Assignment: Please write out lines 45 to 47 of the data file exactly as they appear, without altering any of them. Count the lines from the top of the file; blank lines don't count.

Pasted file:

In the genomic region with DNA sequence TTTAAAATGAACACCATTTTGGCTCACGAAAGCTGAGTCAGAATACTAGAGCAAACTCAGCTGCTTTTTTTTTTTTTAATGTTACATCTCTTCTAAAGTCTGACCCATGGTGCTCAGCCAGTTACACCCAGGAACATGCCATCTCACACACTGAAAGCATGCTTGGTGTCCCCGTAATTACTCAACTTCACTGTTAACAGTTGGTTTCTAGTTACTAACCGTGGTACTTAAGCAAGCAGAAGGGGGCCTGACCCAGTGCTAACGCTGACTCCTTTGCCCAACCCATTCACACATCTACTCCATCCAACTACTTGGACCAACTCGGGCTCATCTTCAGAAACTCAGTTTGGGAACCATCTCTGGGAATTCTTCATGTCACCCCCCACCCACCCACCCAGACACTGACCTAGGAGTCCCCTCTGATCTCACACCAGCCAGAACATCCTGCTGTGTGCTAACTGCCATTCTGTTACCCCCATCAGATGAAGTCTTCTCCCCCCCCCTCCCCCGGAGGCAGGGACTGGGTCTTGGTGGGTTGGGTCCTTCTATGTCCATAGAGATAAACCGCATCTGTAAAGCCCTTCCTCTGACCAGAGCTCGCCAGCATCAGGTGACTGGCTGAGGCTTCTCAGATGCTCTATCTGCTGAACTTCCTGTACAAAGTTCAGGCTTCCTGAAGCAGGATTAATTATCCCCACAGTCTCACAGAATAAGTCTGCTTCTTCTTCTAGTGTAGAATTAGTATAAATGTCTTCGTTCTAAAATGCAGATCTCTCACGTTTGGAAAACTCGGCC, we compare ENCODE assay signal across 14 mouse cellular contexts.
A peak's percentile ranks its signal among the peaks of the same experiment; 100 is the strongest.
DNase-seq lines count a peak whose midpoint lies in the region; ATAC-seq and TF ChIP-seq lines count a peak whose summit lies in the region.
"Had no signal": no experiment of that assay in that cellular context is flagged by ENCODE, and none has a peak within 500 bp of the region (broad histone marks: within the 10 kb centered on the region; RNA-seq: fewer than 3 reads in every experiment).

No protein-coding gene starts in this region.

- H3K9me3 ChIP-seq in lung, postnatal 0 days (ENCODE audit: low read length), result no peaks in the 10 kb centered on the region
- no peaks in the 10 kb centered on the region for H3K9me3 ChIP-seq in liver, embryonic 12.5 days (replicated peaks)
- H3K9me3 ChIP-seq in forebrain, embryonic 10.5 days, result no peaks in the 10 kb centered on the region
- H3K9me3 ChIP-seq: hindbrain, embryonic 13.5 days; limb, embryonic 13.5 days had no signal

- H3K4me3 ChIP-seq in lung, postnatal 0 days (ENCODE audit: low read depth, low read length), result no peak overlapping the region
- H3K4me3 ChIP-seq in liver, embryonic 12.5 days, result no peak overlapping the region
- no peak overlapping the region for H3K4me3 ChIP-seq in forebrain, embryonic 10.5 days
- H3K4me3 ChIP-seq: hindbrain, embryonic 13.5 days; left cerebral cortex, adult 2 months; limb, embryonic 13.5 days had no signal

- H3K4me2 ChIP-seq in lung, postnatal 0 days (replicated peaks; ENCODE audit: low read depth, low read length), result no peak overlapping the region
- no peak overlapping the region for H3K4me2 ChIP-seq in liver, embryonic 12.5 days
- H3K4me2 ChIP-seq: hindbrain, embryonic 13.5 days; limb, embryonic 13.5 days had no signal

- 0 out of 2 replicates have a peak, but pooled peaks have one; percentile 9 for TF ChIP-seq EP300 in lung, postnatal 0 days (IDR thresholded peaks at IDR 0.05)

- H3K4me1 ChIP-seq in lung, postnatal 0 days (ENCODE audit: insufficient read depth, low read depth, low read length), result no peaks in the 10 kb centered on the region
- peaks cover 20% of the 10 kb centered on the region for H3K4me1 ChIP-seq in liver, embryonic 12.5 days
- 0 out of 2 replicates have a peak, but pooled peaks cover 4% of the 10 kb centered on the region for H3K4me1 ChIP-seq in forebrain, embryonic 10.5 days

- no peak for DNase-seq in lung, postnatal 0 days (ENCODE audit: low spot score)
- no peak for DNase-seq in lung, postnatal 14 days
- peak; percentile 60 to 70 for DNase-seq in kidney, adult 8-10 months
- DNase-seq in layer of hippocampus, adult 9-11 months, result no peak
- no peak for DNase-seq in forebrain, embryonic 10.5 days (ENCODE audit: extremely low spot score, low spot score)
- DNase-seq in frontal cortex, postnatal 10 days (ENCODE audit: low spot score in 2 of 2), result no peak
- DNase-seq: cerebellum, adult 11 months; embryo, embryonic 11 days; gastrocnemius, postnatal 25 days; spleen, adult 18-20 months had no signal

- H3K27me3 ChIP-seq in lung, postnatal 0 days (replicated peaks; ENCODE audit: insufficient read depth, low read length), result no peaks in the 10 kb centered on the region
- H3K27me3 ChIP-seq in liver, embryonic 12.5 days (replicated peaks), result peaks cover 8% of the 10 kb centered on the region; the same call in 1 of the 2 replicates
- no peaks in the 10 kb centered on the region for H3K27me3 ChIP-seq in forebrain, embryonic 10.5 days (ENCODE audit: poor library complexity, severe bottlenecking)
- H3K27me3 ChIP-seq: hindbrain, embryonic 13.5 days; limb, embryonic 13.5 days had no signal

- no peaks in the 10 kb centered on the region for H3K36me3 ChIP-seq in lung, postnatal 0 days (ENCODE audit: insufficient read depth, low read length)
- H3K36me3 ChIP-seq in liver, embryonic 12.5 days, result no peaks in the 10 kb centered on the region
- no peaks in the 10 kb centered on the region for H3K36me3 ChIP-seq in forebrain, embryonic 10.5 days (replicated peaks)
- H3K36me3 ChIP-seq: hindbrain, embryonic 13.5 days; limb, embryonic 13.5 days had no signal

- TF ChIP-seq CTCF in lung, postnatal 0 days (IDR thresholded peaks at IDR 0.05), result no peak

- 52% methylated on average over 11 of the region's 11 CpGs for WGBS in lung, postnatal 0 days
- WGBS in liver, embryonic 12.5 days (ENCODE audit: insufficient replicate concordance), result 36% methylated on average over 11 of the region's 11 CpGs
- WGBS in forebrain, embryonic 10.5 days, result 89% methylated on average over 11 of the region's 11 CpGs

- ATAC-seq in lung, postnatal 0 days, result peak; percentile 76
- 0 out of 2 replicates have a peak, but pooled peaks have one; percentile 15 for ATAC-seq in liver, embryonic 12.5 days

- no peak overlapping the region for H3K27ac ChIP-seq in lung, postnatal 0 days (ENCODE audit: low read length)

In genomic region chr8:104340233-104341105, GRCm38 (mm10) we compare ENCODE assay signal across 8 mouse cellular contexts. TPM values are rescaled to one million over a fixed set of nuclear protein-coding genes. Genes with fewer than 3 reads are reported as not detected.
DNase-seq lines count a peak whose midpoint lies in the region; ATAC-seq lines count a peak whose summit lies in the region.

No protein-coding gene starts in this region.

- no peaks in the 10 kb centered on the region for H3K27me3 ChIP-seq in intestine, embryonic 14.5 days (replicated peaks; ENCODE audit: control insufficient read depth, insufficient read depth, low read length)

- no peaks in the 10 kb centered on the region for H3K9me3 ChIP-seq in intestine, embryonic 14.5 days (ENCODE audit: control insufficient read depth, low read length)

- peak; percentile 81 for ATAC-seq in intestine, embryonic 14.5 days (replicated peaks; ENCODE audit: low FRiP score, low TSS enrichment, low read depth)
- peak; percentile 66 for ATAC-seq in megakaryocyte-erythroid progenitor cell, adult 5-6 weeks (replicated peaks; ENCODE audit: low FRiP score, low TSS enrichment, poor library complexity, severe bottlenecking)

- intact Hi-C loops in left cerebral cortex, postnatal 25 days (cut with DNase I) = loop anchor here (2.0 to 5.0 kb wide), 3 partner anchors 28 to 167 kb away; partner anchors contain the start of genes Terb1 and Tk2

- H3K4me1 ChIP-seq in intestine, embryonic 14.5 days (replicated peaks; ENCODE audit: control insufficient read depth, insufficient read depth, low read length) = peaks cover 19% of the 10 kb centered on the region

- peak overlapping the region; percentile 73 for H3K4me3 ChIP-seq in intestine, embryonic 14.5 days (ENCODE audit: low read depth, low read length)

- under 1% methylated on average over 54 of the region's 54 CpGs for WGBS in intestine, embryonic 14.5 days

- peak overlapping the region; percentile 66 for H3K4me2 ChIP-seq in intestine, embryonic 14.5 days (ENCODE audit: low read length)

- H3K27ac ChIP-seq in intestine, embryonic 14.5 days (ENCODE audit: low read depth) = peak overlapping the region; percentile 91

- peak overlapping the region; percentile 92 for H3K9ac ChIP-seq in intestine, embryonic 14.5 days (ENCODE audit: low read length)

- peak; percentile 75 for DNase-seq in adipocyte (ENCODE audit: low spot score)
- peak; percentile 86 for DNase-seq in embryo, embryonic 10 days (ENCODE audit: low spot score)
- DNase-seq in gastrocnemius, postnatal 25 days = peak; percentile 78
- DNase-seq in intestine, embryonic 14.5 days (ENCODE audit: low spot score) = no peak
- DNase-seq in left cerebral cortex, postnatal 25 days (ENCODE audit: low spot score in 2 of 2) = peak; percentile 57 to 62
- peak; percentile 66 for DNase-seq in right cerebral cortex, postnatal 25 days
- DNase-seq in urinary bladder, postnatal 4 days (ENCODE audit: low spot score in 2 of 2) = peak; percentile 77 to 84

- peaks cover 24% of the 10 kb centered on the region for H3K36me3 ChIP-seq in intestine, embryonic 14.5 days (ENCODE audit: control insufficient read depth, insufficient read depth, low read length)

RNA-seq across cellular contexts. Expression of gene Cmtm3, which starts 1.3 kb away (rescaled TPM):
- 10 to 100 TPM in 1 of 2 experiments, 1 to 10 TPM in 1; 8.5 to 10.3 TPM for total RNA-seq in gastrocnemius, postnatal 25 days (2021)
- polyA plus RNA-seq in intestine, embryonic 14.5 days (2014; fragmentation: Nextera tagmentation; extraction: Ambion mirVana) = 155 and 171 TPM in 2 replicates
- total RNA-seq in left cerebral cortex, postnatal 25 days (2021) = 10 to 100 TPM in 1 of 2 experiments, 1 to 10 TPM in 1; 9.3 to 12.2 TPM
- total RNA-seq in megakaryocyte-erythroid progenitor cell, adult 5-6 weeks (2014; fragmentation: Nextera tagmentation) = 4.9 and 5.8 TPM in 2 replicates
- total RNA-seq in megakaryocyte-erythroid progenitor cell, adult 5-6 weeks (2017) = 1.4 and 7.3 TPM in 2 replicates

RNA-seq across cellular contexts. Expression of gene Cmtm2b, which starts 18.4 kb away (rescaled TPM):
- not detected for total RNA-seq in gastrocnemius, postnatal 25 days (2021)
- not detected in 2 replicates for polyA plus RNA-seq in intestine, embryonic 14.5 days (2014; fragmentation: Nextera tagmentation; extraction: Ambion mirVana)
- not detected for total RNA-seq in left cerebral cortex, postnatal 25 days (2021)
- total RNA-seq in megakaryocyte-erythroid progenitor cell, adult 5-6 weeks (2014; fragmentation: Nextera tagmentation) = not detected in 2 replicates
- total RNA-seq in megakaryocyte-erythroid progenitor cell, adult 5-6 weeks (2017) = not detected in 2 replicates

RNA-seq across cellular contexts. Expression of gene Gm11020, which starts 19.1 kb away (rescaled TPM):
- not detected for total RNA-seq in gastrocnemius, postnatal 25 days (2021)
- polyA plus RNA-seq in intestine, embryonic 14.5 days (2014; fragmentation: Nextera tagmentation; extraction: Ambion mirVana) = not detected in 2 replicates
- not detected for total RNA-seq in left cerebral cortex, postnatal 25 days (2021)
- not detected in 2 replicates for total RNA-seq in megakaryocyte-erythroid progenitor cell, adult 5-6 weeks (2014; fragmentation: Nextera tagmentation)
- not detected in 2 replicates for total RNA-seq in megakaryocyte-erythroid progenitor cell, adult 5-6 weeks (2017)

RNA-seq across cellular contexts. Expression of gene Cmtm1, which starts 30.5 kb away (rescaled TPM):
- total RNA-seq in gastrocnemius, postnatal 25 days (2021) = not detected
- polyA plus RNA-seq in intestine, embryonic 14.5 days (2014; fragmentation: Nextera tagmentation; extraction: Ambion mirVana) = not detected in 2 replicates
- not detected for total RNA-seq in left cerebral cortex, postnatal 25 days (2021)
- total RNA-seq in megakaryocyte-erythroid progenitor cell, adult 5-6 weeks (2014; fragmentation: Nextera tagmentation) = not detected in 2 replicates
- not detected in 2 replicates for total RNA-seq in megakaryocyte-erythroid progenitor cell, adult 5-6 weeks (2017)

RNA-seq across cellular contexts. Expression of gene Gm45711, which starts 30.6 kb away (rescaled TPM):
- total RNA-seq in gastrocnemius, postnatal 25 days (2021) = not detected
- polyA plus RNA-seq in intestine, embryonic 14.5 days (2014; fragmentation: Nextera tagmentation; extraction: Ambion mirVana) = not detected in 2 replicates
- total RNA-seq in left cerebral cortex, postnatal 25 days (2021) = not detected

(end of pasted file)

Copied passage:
No protein-coding gene starts in this region.

- no peaks in the 10 kb centered on the region for H3K27me3 ChIP-seq in intestine, embryonic 14.5 days (replicated peaks; ENCODE audit: control insufficient read depth, insufficient read depth, low read length)

- no peaks in the 10 kb centered on the region for H3K9me3 ChIP-seq in intestine, embryonic 14.5 days (ENCODE audit: control insufficient read depth, low read length)